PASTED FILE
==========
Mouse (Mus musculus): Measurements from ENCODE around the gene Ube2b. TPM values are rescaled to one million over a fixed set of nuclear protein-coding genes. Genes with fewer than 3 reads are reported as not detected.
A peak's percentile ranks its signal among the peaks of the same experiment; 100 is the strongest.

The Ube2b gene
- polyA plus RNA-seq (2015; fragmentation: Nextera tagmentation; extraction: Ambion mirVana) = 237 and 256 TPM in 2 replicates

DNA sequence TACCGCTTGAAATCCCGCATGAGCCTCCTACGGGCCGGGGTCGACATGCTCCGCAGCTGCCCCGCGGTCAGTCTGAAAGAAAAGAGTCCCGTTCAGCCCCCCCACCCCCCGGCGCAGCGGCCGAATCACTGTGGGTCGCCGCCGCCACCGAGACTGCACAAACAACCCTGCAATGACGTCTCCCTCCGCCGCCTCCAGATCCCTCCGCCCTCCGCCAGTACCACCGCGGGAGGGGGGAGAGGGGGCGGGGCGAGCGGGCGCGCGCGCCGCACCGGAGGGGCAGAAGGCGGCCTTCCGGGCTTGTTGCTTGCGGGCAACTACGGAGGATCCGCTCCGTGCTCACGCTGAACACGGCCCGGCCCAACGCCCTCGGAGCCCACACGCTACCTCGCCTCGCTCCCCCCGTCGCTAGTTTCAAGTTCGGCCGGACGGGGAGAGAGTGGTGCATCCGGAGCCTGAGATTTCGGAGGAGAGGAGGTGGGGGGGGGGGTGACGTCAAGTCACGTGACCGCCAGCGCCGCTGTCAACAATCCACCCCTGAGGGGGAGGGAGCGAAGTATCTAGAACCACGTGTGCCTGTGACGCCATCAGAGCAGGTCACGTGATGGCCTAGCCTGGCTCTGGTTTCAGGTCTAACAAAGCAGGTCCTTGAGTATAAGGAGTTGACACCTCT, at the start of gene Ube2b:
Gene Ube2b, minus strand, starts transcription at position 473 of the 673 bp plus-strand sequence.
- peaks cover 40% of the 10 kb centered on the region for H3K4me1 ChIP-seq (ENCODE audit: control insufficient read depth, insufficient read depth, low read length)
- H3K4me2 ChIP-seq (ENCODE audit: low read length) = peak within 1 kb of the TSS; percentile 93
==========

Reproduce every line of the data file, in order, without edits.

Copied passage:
Mouse (Mus musculus): Measurements from ENCODE around the gene Ube2b. TPM values are rescaled to one million over a fixed set of nuclear protein-coding genes. Genes with fewer than 3 reads are reported as not detected.
A peak's percentile ranks its signal among the peaks of the same experiment; 100 is the strongest.

The Ube2b gene
- polyA plus RNA-seq (2015; fragmentation: Nextera tagmentation; extraction: Ambion mirVana) = 237 and 256 TPM in 2 replicates

DNA sequence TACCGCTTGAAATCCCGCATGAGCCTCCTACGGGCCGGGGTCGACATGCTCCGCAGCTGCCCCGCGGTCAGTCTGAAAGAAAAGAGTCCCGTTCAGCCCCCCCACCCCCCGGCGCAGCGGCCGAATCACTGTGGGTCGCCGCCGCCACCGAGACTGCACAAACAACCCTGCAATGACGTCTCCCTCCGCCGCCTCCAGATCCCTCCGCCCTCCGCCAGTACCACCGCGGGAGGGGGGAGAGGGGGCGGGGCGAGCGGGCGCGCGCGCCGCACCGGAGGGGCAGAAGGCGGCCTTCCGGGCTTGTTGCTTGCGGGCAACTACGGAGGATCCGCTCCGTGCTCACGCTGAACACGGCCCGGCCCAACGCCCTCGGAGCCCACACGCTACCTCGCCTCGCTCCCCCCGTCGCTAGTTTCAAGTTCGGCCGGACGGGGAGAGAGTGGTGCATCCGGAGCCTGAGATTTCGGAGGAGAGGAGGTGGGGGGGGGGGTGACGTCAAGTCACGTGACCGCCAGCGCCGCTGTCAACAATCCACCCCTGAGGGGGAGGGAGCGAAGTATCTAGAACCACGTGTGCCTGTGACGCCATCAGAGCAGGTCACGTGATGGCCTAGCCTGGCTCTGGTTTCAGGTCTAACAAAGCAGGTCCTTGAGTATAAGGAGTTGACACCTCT, at the start of gene Ube2b:
Gene Ube2b, minus strand, starts transcription at position 473 of the 673 bp plus-strand sequence.
- peaks cover 40% of the 10 kb centered on the region for H3K4me1 ChIP-seq (ENCODE audit: control insufficient read depth, insufficient read depth, low read length)
- H3K4me2 ChIP-seq (ENCODE audit: low read length) = peak within 1 kb of the TSS; percentile 93